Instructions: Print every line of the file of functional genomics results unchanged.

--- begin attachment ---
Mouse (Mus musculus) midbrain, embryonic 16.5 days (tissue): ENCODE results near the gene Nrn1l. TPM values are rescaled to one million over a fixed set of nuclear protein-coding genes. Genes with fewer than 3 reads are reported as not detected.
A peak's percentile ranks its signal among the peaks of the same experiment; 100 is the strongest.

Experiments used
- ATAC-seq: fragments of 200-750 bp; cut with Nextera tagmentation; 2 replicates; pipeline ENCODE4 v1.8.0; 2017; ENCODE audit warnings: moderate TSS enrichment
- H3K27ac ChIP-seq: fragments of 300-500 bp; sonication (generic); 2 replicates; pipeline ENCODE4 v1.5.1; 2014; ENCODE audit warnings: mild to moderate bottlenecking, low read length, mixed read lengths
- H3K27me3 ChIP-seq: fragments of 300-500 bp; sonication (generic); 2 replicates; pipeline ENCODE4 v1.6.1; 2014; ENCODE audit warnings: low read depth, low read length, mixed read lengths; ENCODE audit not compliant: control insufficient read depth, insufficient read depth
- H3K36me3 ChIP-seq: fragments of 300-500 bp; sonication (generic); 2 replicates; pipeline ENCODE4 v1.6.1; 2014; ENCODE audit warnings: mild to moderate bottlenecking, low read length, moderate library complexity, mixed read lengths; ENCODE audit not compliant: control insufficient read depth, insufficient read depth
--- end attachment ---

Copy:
Mouse (Mus musculus) midbrain, embryonic 16.5 days (tissue): ENCODE results near the gene Nrn1l. TPM values are rescaled to one million over a fixed set of nuclear protein-coding genes. Genes with fewer than 3 reads are reported as not detected.
A peak's percentile ranks its signal among the peaks of the same experiment; 100 is the strongest.

Experiments used
- ATAC-seq: fragments of 200-750 bp; cut with Nextera tagmentation; 2 replicates; pipeline ENCODE4 v1.8.0; 2017; ENCODE audit warnings: moderate TSS enrichment
- H3K27ac ChIP-seq: fragments of 300-500 bp; sonication (generic); 2 replicates; pipeline ENCODE4 v1.5.1; 2014; ENCODE audit warnings: mild to moderate bottlenecking, low read length, mixed read lengths
- H3K27me3 ChIP-seq: fragments of 300-500 bp; sonication (generic); 2 replicates; pipeline ENCODE4 v1.6.1; 2014; ENCODE audit warnings: low read depth, low read length, mixed read lengths; ENCODE audit not compliant: control insufficient read depth, insufficient read depth
- H3K36me3 ChIP-seq: fragments of 300-500 bp; sonication (generic); 2 replicates; pipeline ENCODE4 v1.6.1; 2014; ENCODE audit warnings: mild to moderate bottlenecking, low read length, moderate library complexity, mixed read lengths; ENCODE audit not compliant: control insufficient read depth, insufficient read depth